News, Open Data, Public Participation

SF311 iPhone App and Open APIs

I spoke with Dave Mitchell, Connected Bits, who just released an iPhone app for Boston’s 311. I was most interested in his challenges and eventual path to success, but was also hoping to build a partnership so that SF can eventually use the app for our city. It looks like we will be able to move forward with more conversations around our requirements and a partnership with Connected Bits, however I am now struggling with how this will promote our goals of open data, open source, and open participation if we don’t use any of those pillars in its development. Should we partner with a private company to develop our first app? If we develop an iPhone app “in-house” will it create excitement for future 311 mobile apps? Ideally this would spawn interest and bring a larger pool of developers who would like to work on other mobile apps for the city.

I have looked at some recent Open311 API guidelines and those don’t seem to fit well with a high volume model like San Francisco’s 311 since our goal would be to circumvent the actual call center and route service requests directly to the servicing agency. I am open to conversations on the topic and admit I still have a lot to learn about this space.

If you have insights or comments on this topic and how I should best approach opening up our 311 APIs I am all ears.

– Alissa Black

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3 thoughts on “SF311 iPhone App and Open APIs

  1. Alissa:

    I think the best way to engage outside developers to build applications that can support the submission of service requests (if that is the ultimate goal) is to develop an API.

    I think what Boston has done is praise worthy, but ultimately their iPhone application is geared for a very specific audience (i.e., iPhone users) and it doesn’t really help anyone else build an application of this type – even if they happen to be another private company that the city contracts with.

    Developing an API for 311 service requests has three major benefits for SF (and other cities as well):

    1. Even if SF decides to engage a private company to build an iPhone app (or some other kind of app), they would need to provide some way to interact with the back end systems that support 311. By providing a standard API interface, the city can help ensure that its app will continue to work if it decides to change things on the back end somewhere down the line. If its built against an API, the vendor’s app will still work because it is unconcerned with back end changes – so long as they do not affect the API.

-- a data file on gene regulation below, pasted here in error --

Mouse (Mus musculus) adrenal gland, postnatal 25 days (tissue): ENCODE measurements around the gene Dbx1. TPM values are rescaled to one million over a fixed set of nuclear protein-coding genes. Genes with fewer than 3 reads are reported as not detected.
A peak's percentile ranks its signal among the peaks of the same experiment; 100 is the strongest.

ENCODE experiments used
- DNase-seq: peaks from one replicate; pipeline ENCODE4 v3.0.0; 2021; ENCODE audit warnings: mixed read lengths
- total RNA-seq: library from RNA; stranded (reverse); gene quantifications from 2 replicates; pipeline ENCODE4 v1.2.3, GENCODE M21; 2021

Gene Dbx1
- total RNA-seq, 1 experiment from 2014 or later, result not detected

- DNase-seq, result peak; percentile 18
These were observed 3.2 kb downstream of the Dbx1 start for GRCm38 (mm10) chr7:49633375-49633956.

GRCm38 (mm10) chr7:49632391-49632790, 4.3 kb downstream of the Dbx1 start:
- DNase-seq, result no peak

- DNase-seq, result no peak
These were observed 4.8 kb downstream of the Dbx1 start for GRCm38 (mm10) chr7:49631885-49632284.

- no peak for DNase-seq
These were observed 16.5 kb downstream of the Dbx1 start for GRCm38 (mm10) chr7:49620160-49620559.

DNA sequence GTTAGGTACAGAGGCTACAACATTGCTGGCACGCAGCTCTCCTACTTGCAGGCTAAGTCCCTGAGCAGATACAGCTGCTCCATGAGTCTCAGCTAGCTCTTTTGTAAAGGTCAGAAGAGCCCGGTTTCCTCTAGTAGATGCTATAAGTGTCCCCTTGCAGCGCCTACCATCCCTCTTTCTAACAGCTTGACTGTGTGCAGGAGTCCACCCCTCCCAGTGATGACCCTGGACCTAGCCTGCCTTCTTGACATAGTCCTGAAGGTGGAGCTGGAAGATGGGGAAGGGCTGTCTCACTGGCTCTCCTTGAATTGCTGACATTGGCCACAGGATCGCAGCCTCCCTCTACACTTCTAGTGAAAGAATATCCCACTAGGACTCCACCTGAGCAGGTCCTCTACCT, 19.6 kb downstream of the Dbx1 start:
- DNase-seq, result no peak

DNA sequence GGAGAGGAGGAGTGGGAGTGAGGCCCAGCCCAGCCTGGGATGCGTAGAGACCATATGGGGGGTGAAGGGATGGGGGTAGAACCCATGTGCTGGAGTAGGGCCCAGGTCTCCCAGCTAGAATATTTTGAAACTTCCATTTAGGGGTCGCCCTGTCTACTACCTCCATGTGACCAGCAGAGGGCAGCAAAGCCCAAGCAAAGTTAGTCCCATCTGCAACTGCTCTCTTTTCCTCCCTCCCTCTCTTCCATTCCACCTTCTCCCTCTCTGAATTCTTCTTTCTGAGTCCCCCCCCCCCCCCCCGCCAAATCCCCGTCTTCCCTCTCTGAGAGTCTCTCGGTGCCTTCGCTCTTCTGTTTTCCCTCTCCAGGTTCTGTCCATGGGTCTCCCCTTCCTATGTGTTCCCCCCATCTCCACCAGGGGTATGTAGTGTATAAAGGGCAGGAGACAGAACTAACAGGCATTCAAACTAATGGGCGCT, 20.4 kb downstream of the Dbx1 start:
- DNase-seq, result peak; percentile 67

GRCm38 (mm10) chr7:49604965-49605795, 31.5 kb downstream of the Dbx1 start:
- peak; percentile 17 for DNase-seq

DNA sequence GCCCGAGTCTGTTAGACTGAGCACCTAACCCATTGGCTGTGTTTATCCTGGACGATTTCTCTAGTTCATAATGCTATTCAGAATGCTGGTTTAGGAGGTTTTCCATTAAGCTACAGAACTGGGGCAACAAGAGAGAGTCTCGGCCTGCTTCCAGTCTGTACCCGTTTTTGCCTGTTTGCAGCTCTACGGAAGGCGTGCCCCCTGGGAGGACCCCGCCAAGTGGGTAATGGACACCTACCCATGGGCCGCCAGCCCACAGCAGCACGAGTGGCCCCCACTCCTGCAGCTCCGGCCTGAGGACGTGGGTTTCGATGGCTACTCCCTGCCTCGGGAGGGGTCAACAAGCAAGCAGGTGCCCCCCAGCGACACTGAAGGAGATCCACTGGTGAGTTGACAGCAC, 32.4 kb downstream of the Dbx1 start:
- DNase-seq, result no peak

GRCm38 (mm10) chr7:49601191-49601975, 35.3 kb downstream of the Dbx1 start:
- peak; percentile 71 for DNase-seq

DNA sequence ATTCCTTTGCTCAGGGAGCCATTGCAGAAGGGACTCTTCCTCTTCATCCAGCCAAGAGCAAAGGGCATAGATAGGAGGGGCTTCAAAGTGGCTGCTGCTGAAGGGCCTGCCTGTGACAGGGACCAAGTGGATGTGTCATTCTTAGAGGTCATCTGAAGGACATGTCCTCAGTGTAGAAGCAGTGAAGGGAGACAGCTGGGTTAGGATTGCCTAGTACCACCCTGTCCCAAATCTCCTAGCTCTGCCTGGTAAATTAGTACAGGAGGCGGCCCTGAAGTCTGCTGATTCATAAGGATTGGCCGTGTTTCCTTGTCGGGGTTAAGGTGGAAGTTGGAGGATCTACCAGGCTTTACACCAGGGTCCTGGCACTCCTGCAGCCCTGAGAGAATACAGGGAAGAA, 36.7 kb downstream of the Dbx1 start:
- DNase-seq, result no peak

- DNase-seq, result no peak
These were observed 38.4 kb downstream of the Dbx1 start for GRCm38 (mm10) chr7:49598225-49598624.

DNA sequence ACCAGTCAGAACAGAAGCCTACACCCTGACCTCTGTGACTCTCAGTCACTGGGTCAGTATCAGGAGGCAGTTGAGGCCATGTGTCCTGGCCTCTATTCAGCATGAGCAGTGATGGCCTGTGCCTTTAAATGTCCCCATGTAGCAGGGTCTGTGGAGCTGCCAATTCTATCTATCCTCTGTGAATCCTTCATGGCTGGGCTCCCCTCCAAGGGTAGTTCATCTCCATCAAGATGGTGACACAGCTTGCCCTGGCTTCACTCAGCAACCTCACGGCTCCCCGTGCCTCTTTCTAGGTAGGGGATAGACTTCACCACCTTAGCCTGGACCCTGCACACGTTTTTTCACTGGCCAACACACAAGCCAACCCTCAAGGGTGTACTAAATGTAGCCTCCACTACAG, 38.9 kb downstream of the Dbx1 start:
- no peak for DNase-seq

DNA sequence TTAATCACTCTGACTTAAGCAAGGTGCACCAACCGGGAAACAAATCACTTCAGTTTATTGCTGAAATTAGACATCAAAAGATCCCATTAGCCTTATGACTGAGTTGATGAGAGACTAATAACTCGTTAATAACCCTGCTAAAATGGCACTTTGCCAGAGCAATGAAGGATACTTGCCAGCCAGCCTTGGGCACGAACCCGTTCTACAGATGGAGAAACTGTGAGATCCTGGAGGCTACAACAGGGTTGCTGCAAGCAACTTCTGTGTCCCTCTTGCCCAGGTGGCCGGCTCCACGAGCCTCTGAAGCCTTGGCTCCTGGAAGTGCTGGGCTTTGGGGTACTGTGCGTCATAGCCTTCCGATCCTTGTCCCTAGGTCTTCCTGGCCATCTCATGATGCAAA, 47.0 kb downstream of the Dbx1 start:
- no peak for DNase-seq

(One could argue that developing an API for a specific vendor project would be a good way to work out the kinks before it is opened up to others, including outside developers.)

    2. APIs are interface agnostic. This means that any user interface – iPhone, regular phone, SMS, instant messaging client, Twitter client, etc. – can potentially be built to support 311 service request submissions. As long as the application provides the information required of API methods, and use the appropriate interaction protocol (typically HTTP) it can be used. This makes it potentially more valuable for the city because it doesn’t limit the type of apps that can be used to submit requests. Don’t get me wrong – I love my iPhone. But of the total number of cell phones in SF, how many are iPhones?

    3. Open source developers love APIs. I’m admittedly a little biased on this point, but I think what DC and others have done recently around development competitions proves that there is an active developer community out there that would be willing to help the city develop apps – if there is an API to code to.

    Sorry for the ramble – hope this input is helpful.

  2. I was in New Mexico this week and stumbled across Albuquerque’s 311 use of Twitter:
    http://tr.im/rHhi

    They are using Twitter’s infrastructure instead of having to build their own SMS system. And they are also encouraging people to use the features of their smartphones to enhance the info they send to the city. For example, they have detailed instructions about how to use TwitPic or similar services to attach a photo to your report about that pothole. Or on the iPhone you could send a link to the exact location with GMaps.

    Interesting direction for 311.

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